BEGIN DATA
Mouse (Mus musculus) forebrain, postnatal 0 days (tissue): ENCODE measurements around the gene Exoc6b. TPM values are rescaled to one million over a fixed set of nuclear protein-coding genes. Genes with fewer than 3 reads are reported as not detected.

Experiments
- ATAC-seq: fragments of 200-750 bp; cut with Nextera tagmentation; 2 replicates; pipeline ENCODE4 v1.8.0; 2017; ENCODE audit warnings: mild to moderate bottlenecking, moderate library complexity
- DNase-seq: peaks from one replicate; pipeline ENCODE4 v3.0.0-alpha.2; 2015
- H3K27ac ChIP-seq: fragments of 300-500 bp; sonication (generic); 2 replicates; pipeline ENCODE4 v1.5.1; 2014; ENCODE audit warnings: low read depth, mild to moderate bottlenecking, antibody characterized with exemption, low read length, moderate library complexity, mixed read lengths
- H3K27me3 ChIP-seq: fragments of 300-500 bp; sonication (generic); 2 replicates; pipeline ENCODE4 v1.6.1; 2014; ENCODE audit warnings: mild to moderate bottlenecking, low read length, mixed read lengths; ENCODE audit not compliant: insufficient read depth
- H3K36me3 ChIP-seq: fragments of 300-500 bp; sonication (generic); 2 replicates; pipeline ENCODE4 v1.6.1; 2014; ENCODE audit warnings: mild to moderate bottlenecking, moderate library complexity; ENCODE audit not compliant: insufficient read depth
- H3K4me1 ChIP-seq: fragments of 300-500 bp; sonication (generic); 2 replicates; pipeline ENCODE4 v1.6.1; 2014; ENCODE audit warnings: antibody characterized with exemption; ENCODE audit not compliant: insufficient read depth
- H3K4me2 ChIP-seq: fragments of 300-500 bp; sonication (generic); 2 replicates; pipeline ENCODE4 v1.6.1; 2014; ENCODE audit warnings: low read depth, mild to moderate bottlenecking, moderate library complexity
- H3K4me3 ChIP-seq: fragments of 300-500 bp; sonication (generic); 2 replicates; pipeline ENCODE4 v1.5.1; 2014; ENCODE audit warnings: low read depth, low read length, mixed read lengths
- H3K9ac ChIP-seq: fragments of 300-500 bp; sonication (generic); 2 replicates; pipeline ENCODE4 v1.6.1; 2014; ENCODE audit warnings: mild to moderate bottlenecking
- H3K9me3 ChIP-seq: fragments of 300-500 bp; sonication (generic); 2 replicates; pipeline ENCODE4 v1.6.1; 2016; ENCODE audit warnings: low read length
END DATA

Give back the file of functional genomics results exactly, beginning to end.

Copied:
Mouse (Mus musculus) forebrain, postnatal 0 days (tissue): ENCODE measurements around the gene Exoc6b. TPM values are rescaled to one million over a fixed set of nuclear protein-coding genes. Genes with fewer than 3 reads are reported as not detected.

Experiments
- ATAC-seq: fragments of 200-750 bp; cut with Nextera tagmentation; 2 replicates; pipeline ENCODE4 v1.8.0; 2017; ENCODE audit warnings: mild to moderate bottlenecking, moderate library complexity
- DNase-seq: peaks from one replicate; pipeline ENCODE4 v3.0.0-alpha.2; 2015
- H3K27ac ChIP-seq: fragments of 300-500 bp; sonication (generic); 2 replicates; pipeline ENCODE4 v1.5.1; 2014; ENCODE audit warnings: low read depth, mild to moderate bottlenecking, antibody characterized with exemption, low read length, moderate library complexity, mixed read lengths
- H3K27me3 ChIP-seq: fragments of 300-500 bp; sonication (generic); 2 replicates; pipeline ENCODE4 v1.6.1; 2014; ENCODE audit warnings: mild to moderate bottlenecking, low read length, mixed read lengths; ENCODE audit not compliant: insufficient read depth
- H3K36me3 ChIP-seq: fragments of 300-500 bp; sonication (generic); 2 replicates; pipeline ENCODE4 v1.6.1; 2014; ENCODE audit warnings: mild to moderate bottlenecking, moderate library complexity; ENCODE audit not compliant: insufficient read depth
- H3K4me1 ChIP-seq: fragments of 300-500 bp; sonication (generic); 2 replicates; pipeline ENCODE4 v1.6.1; 2014; ENCODE audit warnings: antibody characterized with exemption; ENCODE audit not compliant: insufficient read depth
- H3K4me2 ChIP-seq: fragments of 300-500 bp; sonication (generic); 2 replicates; pipeline ENCODE4 v1.6.1; 2014; ENCODE audit warnings: low read depth, mild to moderate bottlenecking, moderate library complexity
- H3K4me3 ChIP-seq: fragments of 300-500 bp; sonication (generic); 2 replicates; pipeline ENCODE4 v1.5.1; 2014; ENCODE audit warnings: low read depth, low read length, mixed read lengths
- H3K9ac ChIP-seq: fragments of 300-500 bp; sonication (generic); 2 replicates; pipeline ENCODE4 v1.6.1; 2014; ENCODE audit warnings: mild to moderate bottlenecking
- H3K9me3 ChIP-seq: fragments of 300-500 bp; sonication (generic); 2 replicates; pipeline ENCODE4 v1.6.1; 2016; ENCODE audit warnings: low read length